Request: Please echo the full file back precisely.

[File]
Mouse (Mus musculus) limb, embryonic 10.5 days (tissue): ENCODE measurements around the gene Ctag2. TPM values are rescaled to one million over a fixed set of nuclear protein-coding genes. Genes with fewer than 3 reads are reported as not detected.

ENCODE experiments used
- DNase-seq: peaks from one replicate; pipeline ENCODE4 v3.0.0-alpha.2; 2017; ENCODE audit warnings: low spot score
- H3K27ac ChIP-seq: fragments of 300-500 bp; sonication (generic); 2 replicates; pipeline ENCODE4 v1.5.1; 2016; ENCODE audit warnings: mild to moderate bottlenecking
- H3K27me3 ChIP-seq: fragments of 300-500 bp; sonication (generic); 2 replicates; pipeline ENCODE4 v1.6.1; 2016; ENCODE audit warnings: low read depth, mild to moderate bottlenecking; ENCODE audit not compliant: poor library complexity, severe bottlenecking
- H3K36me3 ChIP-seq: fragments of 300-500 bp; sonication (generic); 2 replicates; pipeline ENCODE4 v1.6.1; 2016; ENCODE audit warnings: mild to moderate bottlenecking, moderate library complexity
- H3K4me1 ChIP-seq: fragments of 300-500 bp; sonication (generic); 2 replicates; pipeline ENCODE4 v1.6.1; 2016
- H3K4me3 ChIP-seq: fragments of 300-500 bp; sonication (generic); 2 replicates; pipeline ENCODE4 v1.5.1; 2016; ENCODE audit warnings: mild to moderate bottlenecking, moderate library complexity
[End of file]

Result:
Mouse (Mus musculus) limb, embryonic 10.5 days (tissue): ENCODE measurements around the gene Ctag2. TPM values are rescaled to one million over a fixed set of nuclear protein-coding genes. Genes with fewer than 3 reads are reported as not detected.

ENCODE experiments used
- DNase-seq: peaks from one replicate; pipeline ENCODE4 v3.0.0-alpha.2; 2017; ENCODE audit warnings: low spot score
- H3K27ac ChIP-seq: fragments of 300-500 bp; sonication (generic); 2 replicates; pipeline ENCODE4 v1.5.1; 2016; ENCODE audit warnings: mild to moderate bottlenecking
- H3K27me3 ChIP-seq: fragments of 300-500 bp; sonication (generic); 2 replicates; pipeline ENCODE4 v1.6.1; 2016; ENCODE audit warnings: low read depth, mild to moderate bottlenecking; ENCODE audit not compliant: poor library complexity, severe bottlenecking
- H3K36me3 ChIP-seq: fragments of 300-500 bp; sonication (generic); 2 replicates; pipeline ENCODE4 v1.6.1; 2016; ENCODE audit warnings: mild to moderate bottlenecking, moderate library complexity
- H3K4me1 ChIP-seq: fragments of 300-500 bp; sonication (generic); 2 replicates; pipeline ENCODE4 v1.6.1; 2016
- H3K4me3 ChIP-seq: fragments of 300-500 bp; sonication (generic); 2 replicates; pipeline ENCODE4 v1.5.1; 2016; ENCODE audit warnings: mild to moderate bottlenecking, moderate library complexity